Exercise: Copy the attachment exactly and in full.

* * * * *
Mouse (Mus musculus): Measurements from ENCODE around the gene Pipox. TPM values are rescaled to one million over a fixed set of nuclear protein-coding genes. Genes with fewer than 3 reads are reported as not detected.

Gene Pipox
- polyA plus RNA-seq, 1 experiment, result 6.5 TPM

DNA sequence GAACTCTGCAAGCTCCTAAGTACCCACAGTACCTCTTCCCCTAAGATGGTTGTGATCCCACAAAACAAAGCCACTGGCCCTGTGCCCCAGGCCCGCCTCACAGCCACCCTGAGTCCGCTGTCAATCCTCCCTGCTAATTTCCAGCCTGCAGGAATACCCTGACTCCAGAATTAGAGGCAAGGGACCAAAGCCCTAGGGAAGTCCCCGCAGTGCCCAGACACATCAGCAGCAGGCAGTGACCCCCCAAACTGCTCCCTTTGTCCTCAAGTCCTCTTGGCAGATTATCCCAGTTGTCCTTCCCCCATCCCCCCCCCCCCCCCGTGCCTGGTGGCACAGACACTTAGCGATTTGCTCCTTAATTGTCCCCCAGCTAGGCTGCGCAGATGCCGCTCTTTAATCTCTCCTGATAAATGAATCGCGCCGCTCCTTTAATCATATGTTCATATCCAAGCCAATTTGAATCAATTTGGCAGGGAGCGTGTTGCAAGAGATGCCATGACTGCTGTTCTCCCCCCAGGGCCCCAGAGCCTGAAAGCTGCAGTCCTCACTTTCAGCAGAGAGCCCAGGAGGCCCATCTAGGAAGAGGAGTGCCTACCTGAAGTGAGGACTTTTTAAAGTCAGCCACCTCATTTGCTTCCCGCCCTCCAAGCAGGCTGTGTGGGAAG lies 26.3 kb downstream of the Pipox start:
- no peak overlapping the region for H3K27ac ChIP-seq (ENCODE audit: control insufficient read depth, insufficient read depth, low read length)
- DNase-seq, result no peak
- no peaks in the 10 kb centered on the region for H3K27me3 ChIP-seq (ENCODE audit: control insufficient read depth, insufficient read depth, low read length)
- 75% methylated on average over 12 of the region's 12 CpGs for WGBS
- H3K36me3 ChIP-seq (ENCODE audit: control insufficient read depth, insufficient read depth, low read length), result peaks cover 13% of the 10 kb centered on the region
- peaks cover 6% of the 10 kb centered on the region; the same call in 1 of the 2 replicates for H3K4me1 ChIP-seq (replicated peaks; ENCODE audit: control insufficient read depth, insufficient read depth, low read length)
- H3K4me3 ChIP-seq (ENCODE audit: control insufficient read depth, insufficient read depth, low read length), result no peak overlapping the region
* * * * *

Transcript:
Mouse (Mus musculus): Measurements from ENCODE around the gene Pipox. TPM values are rescaled to one million over a fixed set of nuclear protein-coding genes. Genes with fewer than 3 reads are reported as not detected.

Gene Pipox
- polyA plus RNA-seq, 1 experiment, result 6.5 TPM

DNA sequence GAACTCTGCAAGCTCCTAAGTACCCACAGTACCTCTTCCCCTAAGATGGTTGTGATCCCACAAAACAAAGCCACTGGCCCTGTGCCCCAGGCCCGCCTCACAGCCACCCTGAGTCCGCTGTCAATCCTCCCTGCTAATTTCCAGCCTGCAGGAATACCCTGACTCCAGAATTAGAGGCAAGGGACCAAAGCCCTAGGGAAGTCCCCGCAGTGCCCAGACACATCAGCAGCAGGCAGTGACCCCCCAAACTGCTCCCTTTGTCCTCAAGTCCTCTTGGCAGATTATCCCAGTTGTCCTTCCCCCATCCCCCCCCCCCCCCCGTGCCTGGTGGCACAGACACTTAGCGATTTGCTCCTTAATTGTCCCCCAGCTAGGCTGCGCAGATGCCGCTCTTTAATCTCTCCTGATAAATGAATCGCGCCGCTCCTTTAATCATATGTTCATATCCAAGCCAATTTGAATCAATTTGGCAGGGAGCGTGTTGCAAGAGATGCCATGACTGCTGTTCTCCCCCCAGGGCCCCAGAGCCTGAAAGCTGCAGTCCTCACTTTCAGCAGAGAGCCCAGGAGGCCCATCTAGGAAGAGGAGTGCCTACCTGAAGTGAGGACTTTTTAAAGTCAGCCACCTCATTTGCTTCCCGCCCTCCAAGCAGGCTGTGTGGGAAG lies 26.3 kb downstream of the Pipox start:
- no peak overlapping the region for H3K27ac ChIP-seq (ENCODE audit: control insufficient read depth, insufficient read depth, low read length)
- DNase-seq, result no peak
- no peaks in the 10 kb centered on the region for H3K27me3 ChIP-seq (ENCODE audit: control insufficient read depth, insufficient read depth, low read length)
- 75% methylated on average over 12 of the region's 12 CpGs for WGBS
- H3K36me3 ChIP-seq (ENCODE audit: control insufficient read depth, insufficient read depth, low read length), result peaks cover 13% of the 10 kb centered on the region
- peaks cover 6% of the 10 kb centered on the region; the same call in 1 of the 2 replicates for H3K4me1 ChIP-seq (replicated peaks; ENCODE audit: control insufficient read depth, insufficient read depth, low read length)
- H3K4me3 ChIP-seq (ENCODE audit: control insufficient read depth, insufficient read depth, low read length), result no peak overlapping the region